Author: Casey McQuiston
Fiction > Contemporary > Romance
Fiction > Romance > LGBTQA+
Published/Publisher: May 14th 2019 by St. Martin’s Griffin
Format Read In: Ebook
Summary from Goodreads (GOODREADS LINK)
What happens when America’s First Son falls in love with the Prince of Wales?
When his mother became President, Alex Claremont-Diaz was promptly cast as the American equivalent of a young royal. Handsome, charismatic, genius—his image is pure millennial-marketing gold for the White House. There’s only one problem: Alex has a beef with the actual prince, Henry, across the pond. And when the tabloids get hold of a photo involving an Alex-Henry altercation, U.S./British relations take a turn for the worse.
Heads of family, state, and other handlers devise a plan for damage control: staging a truce between the two rivals. What at first begins as a fake, Instragramable friendship grows deeper, and more dangerous, than either Alex or Henry could have imagined. Soon Alex finds himself hurtling into a secret romance with a surprisingly unstuffy Henry that could derail the campaign and upend two nations and begs the question: Can love save the world after all? Where do we find the courage, and the power, to be the people we are meant to be? And how can we learn to let our true colors shine through?
Casey McQuiston’s Red, White & Royal Blue proves: true love isn’t always diplomatic.
TW: Homophobia, outing a character, vague description of sexual exploitation, mild sex scenes, depictions of insomnia, discussion of death by cancer
This book had been hyped up by the book-verse–from Twitter to Youtube–and since I’m already trying to push into the romance genre, I decided to pick it up, especially with such an interesting dynamic like a relationship between a prince and a president’s son. Plus, I heard this was something you’d want to read if you were depressed about the 2016 elections, which I definitely was. However, I’m not a fan of this trend in romance to have graphics instead of real people or even just a shot of something else; the graphics are really not attractive.
What I Liked
- The sibling relationship between Alex and June was both cute and totally realistic; the jabs, teasing and sometimes keeping secrets from each other were perfect.
- The writing is easy to follow and fast paced, so I hardly felt bored when reading. It wasn’t too bogged down with language. The dialogue and the text messages was also genuinely funny! McQuiston knows how to write interactions between characters.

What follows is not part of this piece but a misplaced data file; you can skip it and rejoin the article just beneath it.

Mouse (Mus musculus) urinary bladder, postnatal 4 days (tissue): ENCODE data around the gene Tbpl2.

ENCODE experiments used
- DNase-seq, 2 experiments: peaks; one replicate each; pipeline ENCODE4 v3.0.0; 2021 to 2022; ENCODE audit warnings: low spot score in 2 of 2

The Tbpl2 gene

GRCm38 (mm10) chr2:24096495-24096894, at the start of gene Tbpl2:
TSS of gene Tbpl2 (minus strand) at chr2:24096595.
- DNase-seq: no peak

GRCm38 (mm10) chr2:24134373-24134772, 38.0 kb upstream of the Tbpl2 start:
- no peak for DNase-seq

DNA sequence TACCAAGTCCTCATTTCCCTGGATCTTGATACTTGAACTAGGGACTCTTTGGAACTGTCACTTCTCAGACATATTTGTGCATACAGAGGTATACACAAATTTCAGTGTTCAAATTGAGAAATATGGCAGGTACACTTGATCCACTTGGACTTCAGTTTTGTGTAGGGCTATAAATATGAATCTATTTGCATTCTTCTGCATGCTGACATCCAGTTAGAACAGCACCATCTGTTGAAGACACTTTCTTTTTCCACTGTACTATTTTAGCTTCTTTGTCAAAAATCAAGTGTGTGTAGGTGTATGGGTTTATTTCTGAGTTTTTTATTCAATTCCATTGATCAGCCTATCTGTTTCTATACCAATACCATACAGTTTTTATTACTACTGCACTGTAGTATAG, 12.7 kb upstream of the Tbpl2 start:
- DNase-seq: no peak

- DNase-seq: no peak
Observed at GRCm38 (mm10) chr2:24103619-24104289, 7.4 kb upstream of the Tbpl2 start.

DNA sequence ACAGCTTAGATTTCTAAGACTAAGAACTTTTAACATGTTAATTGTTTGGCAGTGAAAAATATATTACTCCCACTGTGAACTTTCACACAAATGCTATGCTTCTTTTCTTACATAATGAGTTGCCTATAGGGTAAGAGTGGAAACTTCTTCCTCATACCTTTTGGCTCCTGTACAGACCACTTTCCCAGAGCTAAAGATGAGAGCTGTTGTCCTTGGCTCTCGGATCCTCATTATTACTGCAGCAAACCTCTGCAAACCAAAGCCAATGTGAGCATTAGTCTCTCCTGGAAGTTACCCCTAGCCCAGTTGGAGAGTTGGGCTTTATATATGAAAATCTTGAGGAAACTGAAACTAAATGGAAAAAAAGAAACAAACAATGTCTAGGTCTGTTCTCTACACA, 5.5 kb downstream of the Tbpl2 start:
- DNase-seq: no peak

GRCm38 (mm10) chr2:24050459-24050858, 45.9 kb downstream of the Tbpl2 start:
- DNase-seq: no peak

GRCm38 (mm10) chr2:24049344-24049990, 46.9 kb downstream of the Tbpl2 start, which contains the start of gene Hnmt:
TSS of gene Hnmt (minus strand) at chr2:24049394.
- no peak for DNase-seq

- I am totally backing up June when she attempts to kill Woody Allen.
- It wasn’t entirely clear to me how everyone knew Henry was gay but always-observant Alex didn’t know, but I also kind of like that trope in romance where the object of affection is totally oblivious when it’s obvious to everyone else.
- I would eye Alex’s mom sometimes but I have to admit, her slideshows are hilarious.
- Honestly, despite always rolling my eyes at cheesiness, Henry’s romantic words are so pure-hearted, gentle and delightful.
- Zahra is the best; a literal queen! I want a sequel for her and Shaan’s romance.
- The scene outside the window had me tearing up; it was really powerful! So was the last scene between Alex and Luna; my heart was in my throat. These two shots showed what both the UK and American could be.
What I Didn’t Like
- My suspension of disbelief was really tested over how much international relations would be affected by what Alex did. It was also tested whenever Alex showed how well he could manipulate adults and political professionals when he’s just a college student.
- Despite finding the relationship charming, I did find that it moved too fast and I’d like to have had them spend more time keeping each other at arm’s reach.
- I thought it was strange how nearly everyone in the novel, including side characters, were all attractive. This isn’t really a negative; just a small nit-pick.
- The adults tended to swear a lot even when they were working, which was also strange.
- I don’t think I was totally satisfied with June’s ending? I also felt like her character got to short end of the stick when it comes to actions.
- Surprisingly, rather than Henry’s cheesy words making me eye-roll, it was more his “woke” statements. I don’t know, maybe I’m too jaded, but I found them to be ham-fisted for a white royal.
- I was kind of uncomfortable with the way Henry’s best friend, a powerful African influencer who was the best dressed out of all of them (can’t even remember his name), is hardly in the book and is used more to prop up Henry than to be a fully fleshed out character. Which is a surprising choice by the author considering how well written the other PoC are.
Unlike Fix Her Up, which I also read for the hype, RW+RB was a delightful read, tender but willing to recognize major issues in both the American and British institutions of power. If you want a window into a brighter timeline than the one we’re in, take a read.
My Rating: 4/5